What is an Input Tax Credit?

If you’re a business owner in Alberta, then you’re collecting GST from your customers and remitting it to the Canada Revenue Agency (CRA). However, you’re also paying GST to your vendors on legitimate business expenses. The amount your remit to the CRA can be offset by the amount you pay to vendors. This offset is the input tax credit (ITC).

Without input tax credits, many products that we buy every day would be taxed over and over. Think, for example, of a sandwich you buy at our local Calgary corner store – the shop that sells it charges GST, as does the catering company that made the sandwich, the bakery that baked the bread, the cheesemaker who made the cheese, the dairy farm that produced the milk to make the cheese… and so on and so on.

What input tax credits mean for businesses is that while you may collect a large amount of GST, you only actually have to give the government the difference between what you collected and what you paid out. For this reason, solid bookkeeping is very important. This is why our bookkeepers work closely with our clients to keep meticulous records of both the GST that is collected and the GST that is pay out.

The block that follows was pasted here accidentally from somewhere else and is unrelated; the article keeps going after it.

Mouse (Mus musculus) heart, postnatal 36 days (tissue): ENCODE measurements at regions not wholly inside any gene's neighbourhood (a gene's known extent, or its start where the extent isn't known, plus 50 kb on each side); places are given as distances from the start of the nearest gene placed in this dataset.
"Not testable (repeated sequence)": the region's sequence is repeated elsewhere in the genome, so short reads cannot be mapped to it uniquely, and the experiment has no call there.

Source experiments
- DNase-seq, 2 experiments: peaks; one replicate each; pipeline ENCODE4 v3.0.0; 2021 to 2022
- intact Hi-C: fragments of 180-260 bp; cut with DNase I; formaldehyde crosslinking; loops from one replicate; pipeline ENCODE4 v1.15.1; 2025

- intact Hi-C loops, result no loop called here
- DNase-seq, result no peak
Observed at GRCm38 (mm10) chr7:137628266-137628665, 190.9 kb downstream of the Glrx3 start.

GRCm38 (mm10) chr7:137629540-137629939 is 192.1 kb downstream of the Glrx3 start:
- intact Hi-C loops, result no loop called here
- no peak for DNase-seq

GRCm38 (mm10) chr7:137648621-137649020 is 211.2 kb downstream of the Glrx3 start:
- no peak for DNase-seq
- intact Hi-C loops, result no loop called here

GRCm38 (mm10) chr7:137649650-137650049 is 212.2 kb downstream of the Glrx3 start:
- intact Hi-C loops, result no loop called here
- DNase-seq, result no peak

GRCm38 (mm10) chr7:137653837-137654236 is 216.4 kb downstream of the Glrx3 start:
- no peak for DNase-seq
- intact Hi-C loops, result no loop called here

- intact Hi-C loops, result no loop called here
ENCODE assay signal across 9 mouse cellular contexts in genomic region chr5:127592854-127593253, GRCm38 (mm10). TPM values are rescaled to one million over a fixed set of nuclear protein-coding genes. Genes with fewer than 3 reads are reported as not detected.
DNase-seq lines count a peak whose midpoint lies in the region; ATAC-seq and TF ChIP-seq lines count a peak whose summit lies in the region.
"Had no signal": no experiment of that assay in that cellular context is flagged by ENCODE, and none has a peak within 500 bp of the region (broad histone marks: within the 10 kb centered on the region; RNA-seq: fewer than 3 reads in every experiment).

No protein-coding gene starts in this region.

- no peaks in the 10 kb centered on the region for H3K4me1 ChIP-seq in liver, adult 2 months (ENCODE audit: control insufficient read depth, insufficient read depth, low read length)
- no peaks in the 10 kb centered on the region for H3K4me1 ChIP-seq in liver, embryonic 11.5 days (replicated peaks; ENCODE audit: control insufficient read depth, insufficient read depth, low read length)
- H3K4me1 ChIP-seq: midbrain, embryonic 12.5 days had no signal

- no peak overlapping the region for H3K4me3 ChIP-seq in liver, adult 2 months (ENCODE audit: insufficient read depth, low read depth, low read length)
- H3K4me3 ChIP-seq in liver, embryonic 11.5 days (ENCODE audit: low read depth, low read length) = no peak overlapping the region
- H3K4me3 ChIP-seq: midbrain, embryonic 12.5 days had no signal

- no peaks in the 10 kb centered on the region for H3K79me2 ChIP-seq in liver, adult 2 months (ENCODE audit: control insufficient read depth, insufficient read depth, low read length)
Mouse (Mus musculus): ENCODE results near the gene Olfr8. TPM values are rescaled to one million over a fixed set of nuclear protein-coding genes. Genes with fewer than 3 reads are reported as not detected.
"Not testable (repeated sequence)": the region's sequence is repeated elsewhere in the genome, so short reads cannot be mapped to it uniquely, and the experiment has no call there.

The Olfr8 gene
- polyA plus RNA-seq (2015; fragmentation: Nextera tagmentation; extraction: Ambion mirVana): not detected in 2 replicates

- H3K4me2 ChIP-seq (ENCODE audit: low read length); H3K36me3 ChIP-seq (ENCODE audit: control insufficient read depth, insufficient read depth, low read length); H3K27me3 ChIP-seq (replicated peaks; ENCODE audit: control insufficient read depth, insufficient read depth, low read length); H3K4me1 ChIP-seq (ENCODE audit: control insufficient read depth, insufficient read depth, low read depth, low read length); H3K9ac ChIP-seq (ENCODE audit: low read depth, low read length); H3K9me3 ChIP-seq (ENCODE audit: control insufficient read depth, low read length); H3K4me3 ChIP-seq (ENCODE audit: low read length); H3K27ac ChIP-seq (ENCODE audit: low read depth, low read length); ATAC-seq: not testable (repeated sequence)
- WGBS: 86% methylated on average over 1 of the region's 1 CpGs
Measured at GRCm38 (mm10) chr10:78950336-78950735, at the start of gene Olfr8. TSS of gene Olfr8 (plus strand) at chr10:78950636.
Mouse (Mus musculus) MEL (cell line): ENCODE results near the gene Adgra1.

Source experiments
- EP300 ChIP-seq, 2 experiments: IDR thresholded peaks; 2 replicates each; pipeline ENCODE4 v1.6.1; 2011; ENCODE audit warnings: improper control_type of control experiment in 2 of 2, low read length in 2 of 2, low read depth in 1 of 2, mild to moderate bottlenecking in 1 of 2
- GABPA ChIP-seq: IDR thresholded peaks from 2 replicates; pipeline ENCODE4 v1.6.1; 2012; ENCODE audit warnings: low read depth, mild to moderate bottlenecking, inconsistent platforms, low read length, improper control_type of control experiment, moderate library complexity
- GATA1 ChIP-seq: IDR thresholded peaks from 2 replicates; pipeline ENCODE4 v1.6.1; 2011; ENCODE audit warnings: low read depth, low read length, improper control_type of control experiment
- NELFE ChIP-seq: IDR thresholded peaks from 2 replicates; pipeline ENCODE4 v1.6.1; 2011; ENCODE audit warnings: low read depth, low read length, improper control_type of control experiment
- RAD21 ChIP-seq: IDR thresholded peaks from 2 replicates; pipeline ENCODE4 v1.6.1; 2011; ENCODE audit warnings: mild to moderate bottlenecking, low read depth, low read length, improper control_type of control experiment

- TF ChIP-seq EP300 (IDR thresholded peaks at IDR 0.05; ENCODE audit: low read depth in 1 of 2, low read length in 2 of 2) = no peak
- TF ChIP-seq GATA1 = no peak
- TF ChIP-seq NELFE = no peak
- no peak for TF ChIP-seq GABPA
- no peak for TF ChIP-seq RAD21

Your bookkeeping records have to be extremely clear and detailed because when you make an input tax credit claim to the CRA, you will be required to provide proof that these expenses were incurred legitimately and paid out as reported. The clearer this is, the easier time you’ll have working with CRA in the event you have to undertake a GST audit. While these audits are never any fun, they are also nothing to fear if your records are in good order and you have kept track of receipts.

Here’s a tip: when you receive a receipt from a supplier or service provider, make sure that the amount of GST is itemized on the receipt and that the vendor’s GST number is recorded on the receipt. You can save time and money by breaking out the GST and making a note of it on your cheque stubs so your bookkeeper doesn’t have to rifle through receipts or back it out.

Nobody likes paying tax, so it’s really important to keep on top of those receipts and see your bookkeeper regularly to be sure that you are claiming as many input tax credits as you can and offsetting your GST remittance. Your bookkeeper can also help you to keep on top of your GST remittance schedule, whether it be monthly, quarterly or annual.

If you are thinking about using the services of a professional bookkeeper, give us a call at 403 272-5513 ext 616 ore email bookkeeping@registriesplus.ca  for a free consultation. We are currently offering a Spring Special startup package for $150 and monthly bookkeeping from $99. You may be surprised at how affordable professional bookkeeping can be.

Salary vs Dividend